The 631 CPA financial planners surveyed said 48% of their clients have expressed concerns about outliving their money. However, only 39% of the financial planners share this concern. As to what top three factors the financial planners’ clients think could cause them to outlive their money, the planners say it is health care costs (77%), market fluctuations (53%) and unexpected costs (50%). Additional causes for financial stress include lifestyle expenses (42%), the possibility of being a financial burden on relatives (22%) and the desire to leave an inheritance for their children (21%).
Fifty-seven percent of the financial planners say long-term care issues impact their clients’ financial planning more frequently than they did five years ago, but 42% said these issues have remained steady. Fifty percent said they have witnessed an increase in clients taking care of aging relatives, but 47% said it has remained steady. Forty-five percent said diminished capacity is impacting their clients’ financial planning more than it was five years ago, but 53% said it is the same.
On a positive note, 36% said job losses are impacting their clients’ retirement planning less than they were five years ago, but 55% said it is the same. Additionally, 50% of the financial planners said their clients are more confident they are ready for retirement compared to five years ago. However, 33% said their clients are less confident and 17% saw no change.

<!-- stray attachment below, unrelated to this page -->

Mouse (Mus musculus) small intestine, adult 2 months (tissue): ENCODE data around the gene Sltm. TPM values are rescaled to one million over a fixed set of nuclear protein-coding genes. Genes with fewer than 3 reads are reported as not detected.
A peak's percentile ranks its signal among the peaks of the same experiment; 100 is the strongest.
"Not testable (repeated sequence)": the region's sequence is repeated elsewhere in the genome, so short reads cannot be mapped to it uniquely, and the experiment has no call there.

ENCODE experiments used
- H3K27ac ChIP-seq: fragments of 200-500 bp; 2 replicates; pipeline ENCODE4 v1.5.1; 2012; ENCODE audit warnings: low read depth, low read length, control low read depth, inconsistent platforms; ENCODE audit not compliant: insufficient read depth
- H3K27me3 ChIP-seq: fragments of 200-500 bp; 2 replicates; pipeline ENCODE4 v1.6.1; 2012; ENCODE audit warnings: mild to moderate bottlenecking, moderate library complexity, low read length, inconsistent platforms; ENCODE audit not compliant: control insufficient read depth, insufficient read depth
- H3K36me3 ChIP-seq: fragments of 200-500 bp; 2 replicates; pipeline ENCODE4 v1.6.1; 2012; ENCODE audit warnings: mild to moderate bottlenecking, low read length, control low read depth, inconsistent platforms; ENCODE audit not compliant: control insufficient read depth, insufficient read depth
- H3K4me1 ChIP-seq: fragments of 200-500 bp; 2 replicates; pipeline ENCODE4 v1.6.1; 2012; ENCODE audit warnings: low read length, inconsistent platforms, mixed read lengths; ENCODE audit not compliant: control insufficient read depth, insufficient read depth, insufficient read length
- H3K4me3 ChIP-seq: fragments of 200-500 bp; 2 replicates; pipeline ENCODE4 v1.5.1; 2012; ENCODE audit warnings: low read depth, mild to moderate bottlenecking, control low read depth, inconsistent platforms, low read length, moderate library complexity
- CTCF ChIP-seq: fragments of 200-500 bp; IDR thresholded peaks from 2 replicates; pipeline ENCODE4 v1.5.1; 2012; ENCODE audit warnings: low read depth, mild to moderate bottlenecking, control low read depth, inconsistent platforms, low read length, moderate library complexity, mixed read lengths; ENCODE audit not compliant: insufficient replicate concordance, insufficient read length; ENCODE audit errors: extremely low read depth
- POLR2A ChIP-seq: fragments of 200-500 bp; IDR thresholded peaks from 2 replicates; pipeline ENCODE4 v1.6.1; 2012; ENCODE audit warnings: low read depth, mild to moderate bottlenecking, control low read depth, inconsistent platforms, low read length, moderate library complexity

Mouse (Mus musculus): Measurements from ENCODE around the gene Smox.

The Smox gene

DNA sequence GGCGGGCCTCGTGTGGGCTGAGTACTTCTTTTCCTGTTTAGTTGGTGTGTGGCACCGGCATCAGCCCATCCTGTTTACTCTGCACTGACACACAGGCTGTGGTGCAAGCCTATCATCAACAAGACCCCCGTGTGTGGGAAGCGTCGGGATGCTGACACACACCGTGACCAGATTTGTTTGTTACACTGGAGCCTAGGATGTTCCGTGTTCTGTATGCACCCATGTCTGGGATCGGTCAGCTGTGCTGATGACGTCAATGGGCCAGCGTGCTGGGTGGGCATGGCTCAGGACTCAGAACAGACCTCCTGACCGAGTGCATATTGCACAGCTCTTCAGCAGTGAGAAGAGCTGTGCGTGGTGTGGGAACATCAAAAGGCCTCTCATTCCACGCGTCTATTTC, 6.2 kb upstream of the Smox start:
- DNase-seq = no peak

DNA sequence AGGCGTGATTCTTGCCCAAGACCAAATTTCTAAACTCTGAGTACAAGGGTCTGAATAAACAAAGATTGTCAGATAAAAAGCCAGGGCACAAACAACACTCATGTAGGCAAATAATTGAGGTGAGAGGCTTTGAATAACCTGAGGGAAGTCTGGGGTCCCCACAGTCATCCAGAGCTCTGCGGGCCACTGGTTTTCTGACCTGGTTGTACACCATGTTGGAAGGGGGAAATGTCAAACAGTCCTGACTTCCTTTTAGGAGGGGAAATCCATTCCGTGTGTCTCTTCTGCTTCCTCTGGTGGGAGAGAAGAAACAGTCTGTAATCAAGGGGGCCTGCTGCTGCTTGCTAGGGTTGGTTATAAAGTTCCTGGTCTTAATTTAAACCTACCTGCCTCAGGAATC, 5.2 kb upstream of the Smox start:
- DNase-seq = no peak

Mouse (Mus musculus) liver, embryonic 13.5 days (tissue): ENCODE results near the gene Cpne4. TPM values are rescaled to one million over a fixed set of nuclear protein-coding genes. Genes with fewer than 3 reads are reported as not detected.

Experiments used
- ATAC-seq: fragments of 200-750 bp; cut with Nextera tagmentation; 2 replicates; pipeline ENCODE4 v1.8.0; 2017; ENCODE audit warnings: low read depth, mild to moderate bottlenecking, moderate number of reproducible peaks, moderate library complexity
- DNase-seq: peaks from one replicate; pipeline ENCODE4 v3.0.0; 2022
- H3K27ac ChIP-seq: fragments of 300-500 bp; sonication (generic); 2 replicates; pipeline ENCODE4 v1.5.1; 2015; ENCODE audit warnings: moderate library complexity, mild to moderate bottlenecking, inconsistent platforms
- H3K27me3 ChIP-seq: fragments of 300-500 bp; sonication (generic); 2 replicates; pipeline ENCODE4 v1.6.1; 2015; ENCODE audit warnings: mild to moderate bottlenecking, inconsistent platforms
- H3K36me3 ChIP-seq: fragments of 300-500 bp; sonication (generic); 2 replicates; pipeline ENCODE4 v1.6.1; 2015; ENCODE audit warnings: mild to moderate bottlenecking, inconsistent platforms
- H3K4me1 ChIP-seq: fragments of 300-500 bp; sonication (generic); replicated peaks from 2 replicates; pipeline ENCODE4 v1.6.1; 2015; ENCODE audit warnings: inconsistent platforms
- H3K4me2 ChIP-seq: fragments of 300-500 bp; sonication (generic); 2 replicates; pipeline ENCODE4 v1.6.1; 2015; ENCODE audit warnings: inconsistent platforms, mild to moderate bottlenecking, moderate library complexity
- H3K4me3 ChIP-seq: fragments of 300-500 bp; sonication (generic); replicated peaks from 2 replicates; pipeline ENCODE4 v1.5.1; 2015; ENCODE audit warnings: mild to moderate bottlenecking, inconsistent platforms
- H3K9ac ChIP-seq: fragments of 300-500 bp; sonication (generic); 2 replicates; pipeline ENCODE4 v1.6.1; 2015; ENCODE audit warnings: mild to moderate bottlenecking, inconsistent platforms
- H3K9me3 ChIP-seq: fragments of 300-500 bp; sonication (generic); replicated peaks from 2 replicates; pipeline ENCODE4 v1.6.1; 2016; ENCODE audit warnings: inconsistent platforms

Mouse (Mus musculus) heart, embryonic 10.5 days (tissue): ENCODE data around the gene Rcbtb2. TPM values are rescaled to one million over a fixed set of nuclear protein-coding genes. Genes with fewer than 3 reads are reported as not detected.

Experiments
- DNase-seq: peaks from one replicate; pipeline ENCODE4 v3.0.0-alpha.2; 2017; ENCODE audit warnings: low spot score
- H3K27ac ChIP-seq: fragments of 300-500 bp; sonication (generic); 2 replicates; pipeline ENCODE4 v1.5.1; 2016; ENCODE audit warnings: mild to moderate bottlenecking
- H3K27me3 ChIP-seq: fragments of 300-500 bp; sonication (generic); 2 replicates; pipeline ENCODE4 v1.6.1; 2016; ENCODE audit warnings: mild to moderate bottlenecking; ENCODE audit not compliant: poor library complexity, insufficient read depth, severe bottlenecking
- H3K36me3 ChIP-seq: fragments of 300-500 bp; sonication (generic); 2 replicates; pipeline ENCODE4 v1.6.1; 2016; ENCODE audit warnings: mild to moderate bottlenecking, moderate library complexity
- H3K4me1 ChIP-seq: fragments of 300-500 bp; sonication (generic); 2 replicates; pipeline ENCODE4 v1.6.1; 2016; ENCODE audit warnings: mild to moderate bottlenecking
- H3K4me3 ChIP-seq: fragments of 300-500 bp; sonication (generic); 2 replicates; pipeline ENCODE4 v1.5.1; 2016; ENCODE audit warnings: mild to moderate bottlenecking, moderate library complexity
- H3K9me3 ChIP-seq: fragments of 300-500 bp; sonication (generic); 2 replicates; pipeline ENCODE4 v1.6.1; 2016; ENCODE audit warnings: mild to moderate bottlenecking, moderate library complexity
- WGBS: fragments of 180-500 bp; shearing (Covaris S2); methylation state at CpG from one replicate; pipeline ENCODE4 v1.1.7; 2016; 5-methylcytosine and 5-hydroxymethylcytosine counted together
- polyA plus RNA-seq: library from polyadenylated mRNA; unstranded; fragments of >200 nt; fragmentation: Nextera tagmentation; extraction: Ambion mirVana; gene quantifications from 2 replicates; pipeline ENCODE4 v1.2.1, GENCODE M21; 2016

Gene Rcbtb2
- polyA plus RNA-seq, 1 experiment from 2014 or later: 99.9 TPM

“There’s been a relatively steady increase in asset values over the last few years,” says Michael Landsberg, member of AICPA Personal Financial Planning Executive Committee. “This, in turn, has led to stronger client balance sheets and, presumably, increased confidence that their money will continue working for them well into retirement. Of course, all of this can change, which is why it is important to revisit asset allocation, make appropriate adjustments and ensure your savings and investments will be able to fund the lifestyle you envision in retirement.”
Andrea Millar, director of financial planning at the Association of International Certified Professional Accountants, adds: “It is incumbent on financial planners to act sooner than later when planning for their clients’ late retirement years. Particularly, they should address client concerns about long-term care and the prospect of diminished capacity to ensure their clients’ wishes will be carried out.”
To improve Americans’ retirement readiness, AICPA suggests five tips:
- Explore long-term care coverage early—this includes traditional long-term care insurance, hybrid long-term care insurance, Medicaid options or self-insuring.
- Don’t look at your portfolio too often—the AICPA notes that in any given year, the stock market has a 70% chance of increasing in value. People need to appreciate that markets fluctuate but, in general, historically have risen over long periods of time.
- Take advantage of catch-up contributions once you reach age 50—individuals age 50 and older can contribute an additional $6,000 to their 401(k) and $1,000 to an individual retirement account (IRA).
- Have a tax-efficient drawdown strategy—because taxes can take a hefty bite out of cash flow, it’s critical to be mindful of retirement withdrawals bouncing a person into a higher tax bracket, affecting taxes on Social Security benefits and triggering higher capital gains taxes and other adverse tax consequences.
- Plan to pay off or pay down debt before retiring—debt is generally unfavorable for individuals in retirement, as it hurts their cash flow, AICPA says.
AICPA conducted the online survey between August 20 and September 24, 2018.